The report estimates that services currently account for more than half (55%) of all global trade flows, equating to US$13.7trn of cross-border transactions in 2019. Official statistics state that the share of services in total trade amounted to 24% in 2019, up from 19% in 1995.1
“Our aim is to champion the industries fuelling economic growth and recovery and to provide support to boost the growth of the digital services sector,” concluded Summerill.
To access the report in full, please click here.
Note on research and methodology
The key framework in which Oxford Economics’ analysis is conducted is its own Global Econometric Model (GEM). The GEM replicates the world economy by interlinking 80 countries, 6 regional trading blocs and the Eurozone. These countries are interlinked through international trade in goods and services, competitiveness (measured by unit labour costs adjusted for the exchange rate), capital markets, interest rates and commodity prices. Historic data and forecasts are updated on a monthly basis by our country economists.
*Definitions of international trade in services used for this study:
- Business-to-business (B2B) services: Professional services (e.g. engineering, legal) and royalty & license fees (e.g. fees for the use of patented technology).
- Information and communications technology (ICT) services: Services related to computers (e.g. software development) and communication devices (e.g. telephone services).
- Financial services: Activities of the finance industry including banking, insurance and asset management.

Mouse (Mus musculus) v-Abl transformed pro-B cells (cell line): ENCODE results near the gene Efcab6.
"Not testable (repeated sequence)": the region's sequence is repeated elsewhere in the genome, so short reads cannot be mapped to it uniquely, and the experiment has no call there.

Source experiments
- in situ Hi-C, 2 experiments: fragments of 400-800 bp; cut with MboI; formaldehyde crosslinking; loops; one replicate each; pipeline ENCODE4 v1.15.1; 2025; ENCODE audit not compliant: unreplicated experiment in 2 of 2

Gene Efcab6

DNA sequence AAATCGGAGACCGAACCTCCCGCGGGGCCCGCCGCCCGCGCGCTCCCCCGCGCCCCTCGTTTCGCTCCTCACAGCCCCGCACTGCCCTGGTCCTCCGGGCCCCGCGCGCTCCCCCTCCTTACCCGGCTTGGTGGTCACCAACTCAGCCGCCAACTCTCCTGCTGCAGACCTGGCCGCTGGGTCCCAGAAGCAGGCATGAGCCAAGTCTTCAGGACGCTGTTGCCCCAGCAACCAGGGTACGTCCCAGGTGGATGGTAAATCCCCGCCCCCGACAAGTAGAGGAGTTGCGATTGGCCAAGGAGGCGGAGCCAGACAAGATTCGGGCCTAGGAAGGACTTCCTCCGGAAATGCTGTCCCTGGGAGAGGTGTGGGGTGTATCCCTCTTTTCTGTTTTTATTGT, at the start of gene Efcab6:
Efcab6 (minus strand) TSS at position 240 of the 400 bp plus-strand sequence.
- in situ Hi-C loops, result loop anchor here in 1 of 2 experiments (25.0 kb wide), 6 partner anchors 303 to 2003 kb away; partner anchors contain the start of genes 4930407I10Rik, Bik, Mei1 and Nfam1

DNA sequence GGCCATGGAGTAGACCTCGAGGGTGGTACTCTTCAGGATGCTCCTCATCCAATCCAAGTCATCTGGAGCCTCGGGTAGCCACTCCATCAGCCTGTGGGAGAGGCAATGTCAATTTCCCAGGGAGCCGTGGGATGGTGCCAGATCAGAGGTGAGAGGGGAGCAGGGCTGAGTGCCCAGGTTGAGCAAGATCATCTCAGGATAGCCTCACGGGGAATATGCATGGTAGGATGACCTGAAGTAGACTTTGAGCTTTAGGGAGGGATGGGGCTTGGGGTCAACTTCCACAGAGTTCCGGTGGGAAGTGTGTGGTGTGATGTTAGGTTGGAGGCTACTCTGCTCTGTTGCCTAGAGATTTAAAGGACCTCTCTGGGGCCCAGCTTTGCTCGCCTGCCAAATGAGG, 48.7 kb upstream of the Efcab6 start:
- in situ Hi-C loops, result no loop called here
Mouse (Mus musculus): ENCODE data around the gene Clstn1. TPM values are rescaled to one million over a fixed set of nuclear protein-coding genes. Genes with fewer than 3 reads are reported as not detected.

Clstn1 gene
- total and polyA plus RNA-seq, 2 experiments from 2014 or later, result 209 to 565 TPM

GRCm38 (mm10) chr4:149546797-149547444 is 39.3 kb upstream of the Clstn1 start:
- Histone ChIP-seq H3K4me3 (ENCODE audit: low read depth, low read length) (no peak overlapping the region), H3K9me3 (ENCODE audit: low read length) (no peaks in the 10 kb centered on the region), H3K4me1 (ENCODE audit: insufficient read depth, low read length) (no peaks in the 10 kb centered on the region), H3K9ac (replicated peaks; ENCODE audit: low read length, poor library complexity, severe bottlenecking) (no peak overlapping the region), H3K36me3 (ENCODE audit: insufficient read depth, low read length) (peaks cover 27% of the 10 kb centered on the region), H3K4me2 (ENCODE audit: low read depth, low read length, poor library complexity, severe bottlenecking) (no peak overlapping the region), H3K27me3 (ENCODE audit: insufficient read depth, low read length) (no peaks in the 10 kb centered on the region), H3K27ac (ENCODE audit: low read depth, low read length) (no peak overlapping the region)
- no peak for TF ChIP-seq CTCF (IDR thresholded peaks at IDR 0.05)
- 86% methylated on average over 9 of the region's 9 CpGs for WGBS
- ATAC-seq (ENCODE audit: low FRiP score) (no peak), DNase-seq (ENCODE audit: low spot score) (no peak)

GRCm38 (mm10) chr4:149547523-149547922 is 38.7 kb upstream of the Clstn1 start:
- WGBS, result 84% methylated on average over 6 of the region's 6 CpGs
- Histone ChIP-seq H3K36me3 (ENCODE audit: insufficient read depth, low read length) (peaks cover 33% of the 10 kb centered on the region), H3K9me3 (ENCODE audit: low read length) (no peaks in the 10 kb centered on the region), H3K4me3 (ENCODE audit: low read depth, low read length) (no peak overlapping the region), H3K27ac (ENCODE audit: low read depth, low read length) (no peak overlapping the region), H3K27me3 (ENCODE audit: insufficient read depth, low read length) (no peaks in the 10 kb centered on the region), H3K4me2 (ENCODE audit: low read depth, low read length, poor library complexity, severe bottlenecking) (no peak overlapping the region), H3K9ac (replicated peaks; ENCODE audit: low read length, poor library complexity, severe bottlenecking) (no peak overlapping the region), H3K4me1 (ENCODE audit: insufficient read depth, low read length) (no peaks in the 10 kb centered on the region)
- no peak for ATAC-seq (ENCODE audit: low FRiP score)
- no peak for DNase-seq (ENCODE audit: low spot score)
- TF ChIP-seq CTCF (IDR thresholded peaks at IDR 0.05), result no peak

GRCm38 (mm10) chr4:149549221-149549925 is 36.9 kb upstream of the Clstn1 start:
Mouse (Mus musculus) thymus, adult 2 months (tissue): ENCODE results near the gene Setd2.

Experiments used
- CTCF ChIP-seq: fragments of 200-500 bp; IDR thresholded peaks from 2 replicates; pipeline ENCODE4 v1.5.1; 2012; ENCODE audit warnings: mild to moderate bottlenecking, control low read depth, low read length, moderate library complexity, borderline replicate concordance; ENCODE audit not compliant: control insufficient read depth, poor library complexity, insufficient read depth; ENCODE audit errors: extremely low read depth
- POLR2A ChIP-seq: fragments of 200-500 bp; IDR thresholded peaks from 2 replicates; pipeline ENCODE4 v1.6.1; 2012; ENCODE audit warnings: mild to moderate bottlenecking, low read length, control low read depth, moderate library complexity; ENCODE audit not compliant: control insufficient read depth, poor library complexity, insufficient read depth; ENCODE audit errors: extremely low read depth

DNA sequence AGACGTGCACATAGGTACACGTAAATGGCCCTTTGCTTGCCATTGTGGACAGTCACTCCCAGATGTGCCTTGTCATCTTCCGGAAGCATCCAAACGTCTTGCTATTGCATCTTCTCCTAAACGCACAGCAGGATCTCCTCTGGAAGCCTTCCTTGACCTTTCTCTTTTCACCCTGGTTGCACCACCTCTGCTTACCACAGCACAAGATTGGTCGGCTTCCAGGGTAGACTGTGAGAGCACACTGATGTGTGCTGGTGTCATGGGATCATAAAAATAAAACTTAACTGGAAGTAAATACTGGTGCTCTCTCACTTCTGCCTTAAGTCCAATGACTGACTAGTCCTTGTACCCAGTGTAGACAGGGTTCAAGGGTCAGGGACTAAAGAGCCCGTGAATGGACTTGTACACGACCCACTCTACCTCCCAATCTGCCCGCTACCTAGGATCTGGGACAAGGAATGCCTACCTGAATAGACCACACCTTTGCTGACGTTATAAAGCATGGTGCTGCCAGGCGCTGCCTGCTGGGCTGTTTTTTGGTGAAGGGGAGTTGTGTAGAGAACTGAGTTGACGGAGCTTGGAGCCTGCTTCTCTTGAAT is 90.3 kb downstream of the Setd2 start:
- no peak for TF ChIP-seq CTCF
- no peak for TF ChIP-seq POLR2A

- Transport & distribution: Services related to the international movement of goods (e.g. shipping, air cargo and cross-border road & rail transport) or transport of people (e.g. air passenger services).
- Tourism & travel: Spending by temporary visitors to another country for leisure, business or other purposes such as education or medical tourism (exports are defined as inbound tourism flows).
- Construction: Services relating to the construction/demolition of buildings and other structures, as well as installations and building repairs.
- Public services: Services commissioned by the public sector.
About Western Union
The Western Union Company (NYSE: WU) is a global leader in cross-border, cross-currency money movement and payments. Our omnichannel platform connects the digital and physical worlds and makes it possible for consumers and businesses to send and receive money and make payments with speed, ease, and reliability. As of June 30, 2020, our network included over 550,000 retail agent locations offering our branded services in more than 200 countries and territories, with the capability to send money to billions of accounts. Additionally, westernunion.com, our fastest growing channel in 2019, is available in over 75 countries, plus additional territories, to move money around the world. With our global reach, Western Union moves money for better, connecting family, friends, and businesses to enable financial inclusion and support economic growth. For more information, visit www.westernunion.com.
About Oxford Economics
Oxford Economics is a leader in global forecasting and quantitative analysis. Our worldwide client base comprises more than 1,500 international corporations, financial institutions, government organisations, and universities.
Headquartered in Oxford, with offices around the world, we employ 400 staff, including 250 economists and analysts. Our best-in-class global economic and industry models and analytical tools give us an unmatched ability to forecast external market trends and assess their economic, social and business impact.
1 Oxford Economics estimates based on the OECD Trade in Value-Added (TiVA) database, together with services activities within manufacturing firms as reported in Miroudot and Cadestin (2017), “Services in Global Value Chains: From Inputs to Value-Creating Activities,” OECD Trade Policy Papers No. 197